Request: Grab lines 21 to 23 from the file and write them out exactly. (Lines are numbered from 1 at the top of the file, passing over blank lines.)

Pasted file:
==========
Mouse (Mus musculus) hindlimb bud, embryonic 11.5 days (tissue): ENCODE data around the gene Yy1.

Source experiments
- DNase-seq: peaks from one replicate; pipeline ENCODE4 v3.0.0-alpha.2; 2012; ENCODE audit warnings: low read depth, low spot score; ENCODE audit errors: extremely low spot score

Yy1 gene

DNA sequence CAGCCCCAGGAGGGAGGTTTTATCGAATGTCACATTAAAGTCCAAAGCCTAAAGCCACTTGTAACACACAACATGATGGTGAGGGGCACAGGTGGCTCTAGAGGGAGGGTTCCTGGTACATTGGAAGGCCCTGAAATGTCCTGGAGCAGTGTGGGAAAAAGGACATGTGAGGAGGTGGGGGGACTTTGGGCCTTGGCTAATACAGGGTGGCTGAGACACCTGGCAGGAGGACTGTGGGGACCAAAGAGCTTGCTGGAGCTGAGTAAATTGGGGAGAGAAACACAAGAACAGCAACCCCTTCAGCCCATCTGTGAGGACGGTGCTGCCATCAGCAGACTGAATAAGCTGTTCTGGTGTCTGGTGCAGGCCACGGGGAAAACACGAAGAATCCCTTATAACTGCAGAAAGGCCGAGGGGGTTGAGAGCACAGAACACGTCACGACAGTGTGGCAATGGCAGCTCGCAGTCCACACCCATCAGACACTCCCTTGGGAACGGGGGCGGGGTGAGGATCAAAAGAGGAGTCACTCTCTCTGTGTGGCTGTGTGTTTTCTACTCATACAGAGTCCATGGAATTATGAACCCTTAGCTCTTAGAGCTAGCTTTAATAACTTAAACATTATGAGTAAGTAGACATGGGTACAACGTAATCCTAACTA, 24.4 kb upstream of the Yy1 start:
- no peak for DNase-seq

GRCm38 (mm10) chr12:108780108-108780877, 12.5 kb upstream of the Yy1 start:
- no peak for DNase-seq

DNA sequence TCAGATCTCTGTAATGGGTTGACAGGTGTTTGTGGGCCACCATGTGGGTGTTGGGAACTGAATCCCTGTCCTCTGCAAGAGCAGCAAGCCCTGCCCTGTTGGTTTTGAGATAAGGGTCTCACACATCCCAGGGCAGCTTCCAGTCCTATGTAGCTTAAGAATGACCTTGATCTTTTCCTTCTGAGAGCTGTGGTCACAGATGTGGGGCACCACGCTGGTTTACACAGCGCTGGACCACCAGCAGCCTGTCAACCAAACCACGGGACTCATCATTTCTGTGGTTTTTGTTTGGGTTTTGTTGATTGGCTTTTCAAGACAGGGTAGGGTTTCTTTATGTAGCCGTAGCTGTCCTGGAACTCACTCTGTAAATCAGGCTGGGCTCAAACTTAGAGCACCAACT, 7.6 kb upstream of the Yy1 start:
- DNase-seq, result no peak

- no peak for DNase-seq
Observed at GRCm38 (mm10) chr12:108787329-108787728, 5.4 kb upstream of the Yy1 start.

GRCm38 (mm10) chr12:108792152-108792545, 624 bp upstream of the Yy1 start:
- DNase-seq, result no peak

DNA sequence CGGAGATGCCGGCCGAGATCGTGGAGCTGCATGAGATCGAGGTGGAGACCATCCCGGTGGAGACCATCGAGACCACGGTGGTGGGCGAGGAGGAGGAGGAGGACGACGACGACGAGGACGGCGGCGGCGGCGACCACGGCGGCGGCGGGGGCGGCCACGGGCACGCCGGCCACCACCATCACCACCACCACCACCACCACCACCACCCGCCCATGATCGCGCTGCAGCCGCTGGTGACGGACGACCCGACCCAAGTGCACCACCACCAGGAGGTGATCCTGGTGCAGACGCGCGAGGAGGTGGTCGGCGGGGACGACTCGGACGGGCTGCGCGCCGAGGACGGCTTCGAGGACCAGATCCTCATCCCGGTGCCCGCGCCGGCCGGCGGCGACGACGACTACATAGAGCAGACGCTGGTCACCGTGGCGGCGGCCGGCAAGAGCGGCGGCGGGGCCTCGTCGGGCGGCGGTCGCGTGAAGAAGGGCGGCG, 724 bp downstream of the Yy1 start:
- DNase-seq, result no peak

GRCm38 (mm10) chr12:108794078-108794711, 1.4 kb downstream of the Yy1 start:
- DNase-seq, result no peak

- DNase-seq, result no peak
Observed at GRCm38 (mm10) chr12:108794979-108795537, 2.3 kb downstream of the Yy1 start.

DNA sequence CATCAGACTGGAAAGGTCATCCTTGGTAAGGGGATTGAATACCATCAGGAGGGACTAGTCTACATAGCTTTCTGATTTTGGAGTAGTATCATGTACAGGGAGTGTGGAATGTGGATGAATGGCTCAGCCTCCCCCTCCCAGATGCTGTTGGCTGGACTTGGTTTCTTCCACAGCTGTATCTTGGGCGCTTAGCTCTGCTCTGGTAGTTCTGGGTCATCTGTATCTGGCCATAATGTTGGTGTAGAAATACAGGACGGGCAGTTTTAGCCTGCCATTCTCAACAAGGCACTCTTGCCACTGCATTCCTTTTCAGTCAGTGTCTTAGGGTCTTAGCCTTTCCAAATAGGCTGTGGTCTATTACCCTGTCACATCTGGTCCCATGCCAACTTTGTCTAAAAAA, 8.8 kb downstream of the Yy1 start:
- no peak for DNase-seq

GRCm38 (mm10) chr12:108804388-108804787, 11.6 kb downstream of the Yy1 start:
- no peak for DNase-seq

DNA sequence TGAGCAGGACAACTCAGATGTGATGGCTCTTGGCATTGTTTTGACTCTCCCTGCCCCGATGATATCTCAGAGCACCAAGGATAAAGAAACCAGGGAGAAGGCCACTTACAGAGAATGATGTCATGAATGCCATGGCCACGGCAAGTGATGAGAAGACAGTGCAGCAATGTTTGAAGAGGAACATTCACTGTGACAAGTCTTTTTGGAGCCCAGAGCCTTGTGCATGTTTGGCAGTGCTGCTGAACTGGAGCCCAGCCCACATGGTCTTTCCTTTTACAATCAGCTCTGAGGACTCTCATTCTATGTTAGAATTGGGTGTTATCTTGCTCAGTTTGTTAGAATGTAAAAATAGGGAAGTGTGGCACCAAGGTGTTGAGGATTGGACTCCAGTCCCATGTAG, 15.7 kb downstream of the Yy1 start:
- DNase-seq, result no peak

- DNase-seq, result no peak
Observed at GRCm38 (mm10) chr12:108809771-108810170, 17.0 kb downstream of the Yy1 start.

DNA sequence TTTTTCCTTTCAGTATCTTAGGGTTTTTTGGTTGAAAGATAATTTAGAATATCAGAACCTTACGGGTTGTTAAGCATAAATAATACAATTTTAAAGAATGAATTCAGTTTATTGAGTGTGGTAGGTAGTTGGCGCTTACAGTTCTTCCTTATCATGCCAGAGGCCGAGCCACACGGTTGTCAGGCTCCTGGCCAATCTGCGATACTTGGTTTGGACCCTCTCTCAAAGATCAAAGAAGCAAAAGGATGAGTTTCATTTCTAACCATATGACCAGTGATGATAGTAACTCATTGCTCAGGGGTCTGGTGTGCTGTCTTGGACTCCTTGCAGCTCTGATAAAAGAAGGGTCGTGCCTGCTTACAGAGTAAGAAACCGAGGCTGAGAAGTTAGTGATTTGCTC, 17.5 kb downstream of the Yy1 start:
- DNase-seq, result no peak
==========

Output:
DNA sequence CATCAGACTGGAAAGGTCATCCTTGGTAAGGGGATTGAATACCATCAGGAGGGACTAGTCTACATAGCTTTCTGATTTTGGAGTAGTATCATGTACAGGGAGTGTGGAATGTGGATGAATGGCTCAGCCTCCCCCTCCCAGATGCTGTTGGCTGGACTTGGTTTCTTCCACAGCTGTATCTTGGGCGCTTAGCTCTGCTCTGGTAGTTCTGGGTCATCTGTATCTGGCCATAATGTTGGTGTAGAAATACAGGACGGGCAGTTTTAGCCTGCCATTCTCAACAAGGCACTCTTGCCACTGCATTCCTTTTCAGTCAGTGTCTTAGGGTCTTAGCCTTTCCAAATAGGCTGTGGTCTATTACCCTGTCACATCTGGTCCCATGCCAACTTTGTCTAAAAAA, 8.8 kb downstream of the Yy1 start:
- no peak for DNase-seq

GRCm38 (mm10) chr12:108804388-108804787, 11.6 kb downstream of the Yy1 start: